Cyberbullying statistics show that 34% of students have experienced cyberbullying and each year amongst young people, there are roughly 4,400 deaths each year caused by bullying. When it comes to cyberbullying laws, there is little legislation in place. Cyberbullying is a relatively new crime as it involves technology such as using smartphones and social media which has only been around the last decade or so. But, there’s plenty that schools (including special needs schools) can do to prevent and manage cyberbullying. Having an anti-bullying policy in place, with cyberbullying education is a great place to start.

    Teresa Gold, E-Safety Administrator at private school Windsor LVS Ascot (which also has two SEN schools LVS Hassocks and LVS Oxford) says that:

    “LVS advises students that when sharing and collaborating online, they should consider the importance of treating communications with the same care they would a face-to-face conversation. As well as knowing how to manage their own behaviour, they are given opportunities to provide guidance and advice to their peers and younger pupils. The use of mobile phones during the school day is restricted to allow a focus on learning and face-to-face communication with friends. LVS strives to create an ethos of respect and consideration for all, both in the real and online worlds through policies and practices within the pastoral and curriculum programmes. LVS take all instances of bullying extremely seriously and there is no tolerance of any type of bullying, including cyberbullying. Any pupils found doing so receive one of the school’s most serious sanctions, decided by the Principal. While all bullying is dealt with through the Anti-Bullying Policy, there is a recognition of the increased use of technologies in this area and the implications of this.”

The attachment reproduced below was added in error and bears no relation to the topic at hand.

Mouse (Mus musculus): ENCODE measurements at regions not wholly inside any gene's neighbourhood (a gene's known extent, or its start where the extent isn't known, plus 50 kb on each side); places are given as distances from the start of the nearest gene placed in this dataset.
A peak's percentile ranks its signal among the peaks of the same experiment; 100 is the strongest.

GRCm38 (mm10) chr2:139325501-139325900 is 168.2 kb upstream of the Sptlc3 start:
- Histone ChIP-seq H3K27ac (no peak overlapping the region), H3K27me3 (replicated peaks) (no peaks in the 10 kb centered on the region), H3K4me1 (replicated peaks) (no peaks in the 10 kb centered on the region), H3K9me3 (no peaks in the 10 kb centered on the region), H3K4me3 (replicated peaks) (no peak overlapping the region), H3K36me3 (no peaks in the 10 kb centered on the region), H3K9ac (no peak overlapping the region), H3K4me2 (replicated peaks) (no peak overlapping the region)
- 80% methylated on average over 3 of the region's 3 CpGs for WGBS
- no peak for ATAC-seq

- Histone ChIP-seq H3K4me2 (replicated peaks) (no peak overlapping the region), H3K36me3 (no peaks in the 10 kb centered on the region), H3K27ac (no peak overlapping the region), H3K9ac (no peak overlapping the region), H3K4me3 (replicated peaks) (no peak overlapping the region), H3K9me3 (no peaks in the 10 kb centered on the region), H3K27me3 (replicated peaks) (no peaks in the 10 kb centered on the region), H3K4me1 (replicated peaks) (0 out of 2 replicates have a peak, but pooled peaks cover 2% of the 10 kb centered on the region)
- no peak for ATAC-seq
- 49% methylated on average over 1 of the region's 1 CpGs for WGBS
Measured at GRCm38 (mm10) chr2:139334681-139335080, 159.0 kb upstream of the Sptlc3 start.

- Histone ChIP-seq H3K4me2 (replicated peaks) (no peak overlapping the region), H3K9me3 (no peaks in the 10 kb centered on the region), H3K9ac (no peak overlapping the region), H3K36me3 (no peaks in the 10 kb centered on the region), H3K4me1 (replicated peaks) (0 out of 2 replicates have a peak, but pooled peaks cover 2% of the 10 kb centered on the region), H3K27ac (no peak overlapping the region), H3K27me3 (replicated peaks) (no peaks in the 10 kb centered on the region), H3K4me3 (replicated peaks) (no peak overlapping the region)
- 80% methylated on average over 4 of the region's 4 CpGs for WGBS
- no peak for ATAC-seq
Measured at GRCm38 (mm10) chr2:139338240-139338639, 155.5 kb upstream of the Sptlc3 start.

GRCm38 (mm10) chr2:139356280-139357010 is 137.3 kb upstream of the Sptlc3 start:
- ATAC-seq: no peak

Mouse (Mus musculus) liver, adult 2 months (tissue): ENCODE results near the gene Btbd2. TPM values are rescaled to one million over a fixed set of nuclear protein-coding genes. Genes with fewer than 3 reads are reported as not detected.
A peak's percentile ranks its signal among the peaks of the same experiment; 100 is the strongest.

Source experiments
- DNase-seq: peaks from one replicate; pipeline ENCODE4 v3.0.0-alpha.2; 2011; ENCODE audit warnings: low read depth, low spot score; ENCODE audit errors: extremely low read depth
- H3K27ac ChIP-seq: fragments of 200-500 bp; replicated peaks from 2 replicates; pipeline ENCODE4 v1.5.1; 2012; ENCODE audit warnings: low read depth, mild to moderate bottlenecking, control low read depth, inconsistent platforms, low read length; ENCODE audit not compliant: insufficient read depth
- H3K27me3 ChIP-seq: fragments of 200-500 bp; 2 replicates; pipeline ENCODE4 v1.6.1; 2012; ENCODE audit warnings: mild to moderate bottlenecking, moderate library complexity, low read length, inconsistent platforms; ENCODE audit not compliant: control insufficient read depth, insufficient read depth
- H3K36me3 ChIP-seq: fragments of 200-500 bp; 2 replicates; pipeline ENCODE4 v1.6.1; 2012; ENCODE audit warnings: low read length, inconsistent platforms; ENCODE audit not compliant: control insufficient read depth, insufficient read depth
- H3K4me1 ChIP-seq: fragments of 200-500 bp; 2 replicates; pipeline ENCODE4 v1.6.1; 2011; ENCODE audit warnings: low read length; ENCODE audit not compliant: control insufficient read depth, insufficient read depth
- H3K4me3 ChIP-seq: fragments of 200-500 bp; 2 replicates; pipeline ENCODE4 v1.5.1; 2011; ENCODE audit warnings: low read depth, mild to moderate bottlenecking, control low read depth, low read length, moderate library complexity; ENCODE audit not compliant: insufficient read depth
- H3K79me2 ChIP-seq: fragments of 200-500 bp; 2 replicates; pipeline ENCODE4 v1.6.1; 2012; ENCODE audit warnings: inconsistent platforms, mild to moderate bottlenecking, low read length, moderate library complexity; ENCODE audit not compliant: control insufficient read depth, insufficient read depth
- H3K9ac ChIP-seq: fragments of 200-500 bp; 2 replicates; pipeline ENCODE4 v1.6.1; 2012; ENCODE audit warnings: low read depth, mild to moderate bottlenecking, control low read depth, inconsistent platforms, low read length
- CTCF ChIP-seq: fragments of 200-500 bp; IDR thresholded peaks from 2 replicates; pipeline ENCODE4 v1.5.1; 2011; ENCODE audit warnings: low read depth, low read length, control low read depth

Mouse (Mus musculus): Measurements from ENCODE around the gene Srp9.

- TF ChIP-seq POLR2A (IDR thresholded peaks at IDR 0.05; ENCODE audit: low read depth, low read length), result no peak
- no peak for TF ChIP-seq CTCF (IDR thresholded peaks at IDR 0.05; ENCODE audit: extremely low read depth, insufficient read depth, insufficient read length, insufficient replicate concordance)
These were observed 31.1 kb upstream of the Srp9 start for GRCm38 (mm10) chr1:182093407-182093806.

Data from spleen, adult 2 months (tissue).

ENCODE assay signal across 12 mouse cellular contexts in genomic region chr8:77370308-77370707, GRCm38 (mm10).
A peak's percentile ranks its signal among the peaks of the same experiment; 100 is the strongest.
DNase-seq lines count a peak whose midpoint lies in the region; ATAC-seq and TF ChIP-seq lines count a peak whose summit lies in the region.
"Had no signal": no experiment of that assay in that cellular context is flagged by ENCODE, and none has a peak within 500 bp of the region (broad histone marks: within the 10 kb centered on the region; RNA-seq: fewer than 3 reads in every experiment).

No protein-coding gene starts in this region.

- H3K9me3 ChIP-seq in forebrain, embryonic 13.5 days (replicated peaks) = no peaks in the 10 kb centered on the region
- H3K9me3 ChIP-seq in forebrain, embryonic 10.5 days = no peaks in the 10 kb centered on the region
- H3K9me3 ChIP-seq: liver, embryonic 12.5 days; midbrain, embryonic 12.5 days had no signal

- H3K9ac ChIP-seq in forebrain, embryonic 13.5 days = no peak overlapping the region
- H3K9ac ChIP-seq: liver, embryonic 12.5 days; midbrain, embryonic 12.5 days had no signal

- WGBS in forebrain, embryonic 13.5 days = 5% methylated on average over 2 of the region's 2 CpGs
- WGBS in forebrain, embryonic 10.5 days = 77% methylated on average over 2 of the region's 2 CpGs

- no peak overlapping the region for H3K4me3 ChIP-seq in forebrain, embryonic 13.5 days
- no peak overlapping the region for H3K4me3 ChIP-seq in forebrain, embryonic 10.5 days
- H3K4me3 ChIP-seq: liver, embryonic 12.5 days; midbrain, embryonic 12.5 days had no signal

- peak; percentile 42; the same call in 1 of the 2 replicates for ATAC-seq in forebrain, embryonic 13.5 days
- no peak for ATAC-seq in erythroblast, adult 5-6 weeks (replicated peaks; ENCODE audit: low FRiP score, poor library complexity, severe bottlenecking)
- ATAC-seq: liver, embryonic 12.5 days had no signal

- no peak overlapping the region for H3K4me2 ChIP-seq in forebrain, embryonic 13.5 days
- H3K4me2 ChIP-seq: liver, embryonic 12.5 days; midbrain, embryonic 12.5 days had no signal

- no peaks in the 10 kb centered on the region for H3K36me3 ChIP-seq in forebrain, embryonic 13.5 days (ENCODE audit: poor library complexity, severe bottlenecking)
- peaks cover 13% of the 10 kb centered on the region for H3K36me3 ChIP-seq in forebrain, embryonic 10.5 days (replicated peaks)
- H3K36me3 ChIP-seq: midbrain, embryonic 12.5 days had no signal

No doubt, managing cyberbullying is not easy. Restricting mobile and internet access for adolescents is not the way to go about it, as the bullying can still take place. As technology progresses, along with the popularity of ‘online communication’, educating adolescents about the dangerous effects of cyberbullying, especially towards those with special needs such as autism is the best way forward.